Wednesday, October 19, 2011

The F-Word

You may have noticed that I'm going through a decidedly un-writerly phase. These are the times when it's most important to buckle down and force the writing, of course, but it's the least fun. Any successful author will tell you that this is 99% of the deal when it comes to writing, it's what I knowingly signed up for the second I identified as a writer. So I won't complain about having the blahs today, or deflect with links and space-fillers. Instead I'll blather on until I feel I've warmed up my creative muscles. I'm not saying it's going to be pretty or any good, just that I'm going to keep going until... something.

I've been reading a lot lately, which is great. I'm most of the way through Jean Thompson's The Year We Left Home which is excellent, and I just started Aimee Bender's The Particular Sadness of Lemon Cake as well. I'm looking forward to seeing where it goes. Before that I finished off yet another Elizabeth Berg, her newest called Once Upon A Time There Was You. I went through my usual push-pull with it, but I mostly enjoyed it. Not for nothing: the book's publication date is 2011, who knows how long ago it was actually written, but there's a part in the story where she actually uses the phrase "joy berries." I'm not crying plagiarism, especially since I think five people read this and they're all my relatives, but it's a mighty interesting coincidence.

My real point though is that in their own way, each of the books I've chosen recently is about family. I always marvel about how unique the treatment of family is with each author, even from book to book in their respective catalogs. It amazes me in real life as well as fiction how the concept of what constitutes family is ever fluid. The word seems inadequate as a catch-all, it can mean so many things. There are so many ways to be someone's family. I know about mine, (the one I grew up with, and the one I married into, and the one I've made of friends, the one I've made with my husband and son, and the way all the different ones overlap and bleed into each other) and I think my experience has colored how I create families when I write about them (close, loving, reasonably exasperating but always in a positive light), but it doesn't necessarily mean the family in my novel represents my own. So it's unfair of me to assume that the other authors came from families like the ones they write about, even though I sometimes do. And then I get to thinking, are all stories about family in one way or another? Probably not, but I guess I just seek them out or am drawn to them above all others.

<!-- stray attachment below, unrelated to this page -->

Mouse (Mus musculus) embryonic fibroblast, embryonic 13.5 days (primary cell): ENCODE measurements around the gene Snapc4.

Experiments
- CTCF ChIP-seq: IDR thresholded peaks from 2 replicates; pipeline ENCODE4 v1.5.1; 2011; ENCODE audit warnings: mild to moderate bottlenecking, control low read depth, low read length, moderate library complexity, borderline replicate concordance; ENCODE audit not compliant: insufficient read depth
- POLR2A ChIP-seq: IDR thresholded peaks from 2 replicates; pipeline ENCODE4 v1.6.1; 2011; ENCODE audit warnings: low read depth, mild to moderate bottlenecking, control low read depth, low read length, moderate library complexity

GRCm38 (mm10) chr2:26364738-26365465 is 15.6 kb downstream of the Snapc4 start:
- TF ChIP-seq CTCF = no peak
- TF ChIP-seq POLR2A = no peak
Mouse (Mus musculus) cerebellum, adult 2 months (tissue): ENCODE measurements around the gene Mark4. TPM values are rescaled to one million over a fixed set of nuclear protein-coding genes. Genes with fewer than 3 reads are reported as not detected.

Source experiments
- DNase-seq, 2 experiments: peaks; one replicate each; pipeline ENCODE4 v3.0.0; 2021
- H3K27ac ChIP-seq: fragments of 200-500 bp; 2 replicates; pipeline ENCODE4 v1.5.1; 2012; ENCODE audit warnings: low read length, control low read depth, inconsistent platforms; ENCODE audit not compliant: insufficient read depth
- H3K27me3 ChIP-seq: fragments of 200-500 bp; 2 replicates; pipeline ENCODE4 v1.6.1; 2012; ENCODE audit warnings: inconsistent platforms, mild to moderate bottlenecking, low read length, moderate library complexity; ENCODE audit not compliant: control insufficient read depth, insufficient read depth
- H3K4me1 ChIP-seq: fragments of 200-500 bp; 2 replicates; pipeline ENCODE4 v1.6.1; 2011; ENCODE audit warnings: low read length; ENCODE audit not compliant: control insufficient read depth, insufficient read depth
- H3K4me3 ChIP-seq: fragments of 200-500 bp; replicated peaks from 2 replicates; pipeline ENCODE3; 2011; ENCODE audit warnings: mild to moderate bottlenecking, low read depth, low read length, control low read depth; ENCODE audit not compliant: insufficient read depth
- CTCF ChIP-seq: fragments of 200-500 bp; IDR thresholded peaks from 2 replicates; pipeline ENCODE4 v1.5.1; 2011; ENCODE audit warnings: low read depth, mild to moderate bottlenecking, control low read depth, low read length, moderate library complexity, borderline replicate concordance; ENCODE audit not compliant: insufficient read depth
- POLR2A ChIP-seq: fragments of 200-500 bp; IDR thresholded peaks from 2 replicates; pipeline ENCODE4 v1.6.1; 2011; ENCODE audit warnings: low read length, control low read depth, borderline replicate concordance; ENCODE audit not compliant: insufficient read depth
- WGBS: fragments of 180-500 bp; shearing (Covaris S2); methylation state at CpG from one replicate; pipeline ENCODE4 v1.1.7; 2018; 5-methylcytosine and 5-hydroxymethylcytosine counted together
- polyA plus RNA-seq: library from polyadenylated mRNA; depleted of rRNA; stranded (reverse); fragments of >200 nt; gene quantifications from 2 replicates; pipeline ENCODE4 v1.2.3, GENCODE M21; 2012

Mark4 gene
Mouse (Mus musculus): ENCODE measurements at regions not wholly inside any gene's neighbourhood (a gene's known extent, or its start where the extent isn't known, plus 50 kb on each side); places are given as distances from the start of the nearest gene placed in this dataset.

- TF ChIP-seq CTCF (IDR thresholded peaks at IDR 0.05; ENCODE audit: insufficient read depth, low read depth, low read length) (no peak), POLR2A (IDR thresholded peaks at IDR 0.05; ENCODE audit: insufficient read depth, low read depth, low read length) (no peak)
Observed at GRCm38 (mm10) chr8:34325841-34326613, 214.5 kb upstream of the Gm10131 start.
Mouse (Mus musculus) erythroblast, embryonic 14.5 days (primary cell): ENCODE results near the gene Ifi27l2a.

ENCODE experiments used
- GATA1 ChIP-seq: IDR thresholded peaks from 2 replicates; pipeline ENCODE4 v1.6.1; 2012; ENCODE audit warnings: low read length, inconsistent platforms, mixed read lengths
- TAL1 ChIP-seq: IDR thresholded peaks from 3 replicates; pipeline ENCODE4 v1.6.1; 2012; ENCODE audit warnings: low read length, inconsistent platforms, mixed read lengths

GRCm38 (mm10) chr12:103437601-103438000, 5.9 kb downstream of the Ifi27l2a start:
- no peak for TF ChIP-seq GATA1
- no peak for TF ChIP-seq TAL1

Now the word "family" just looks and sounds funny to me, I've used it so much. So I'm going to stop. But I'll just keep thinking about it, I suppose. I'm always thinking about it.

I don't much care for "children's music." But this is an exception.

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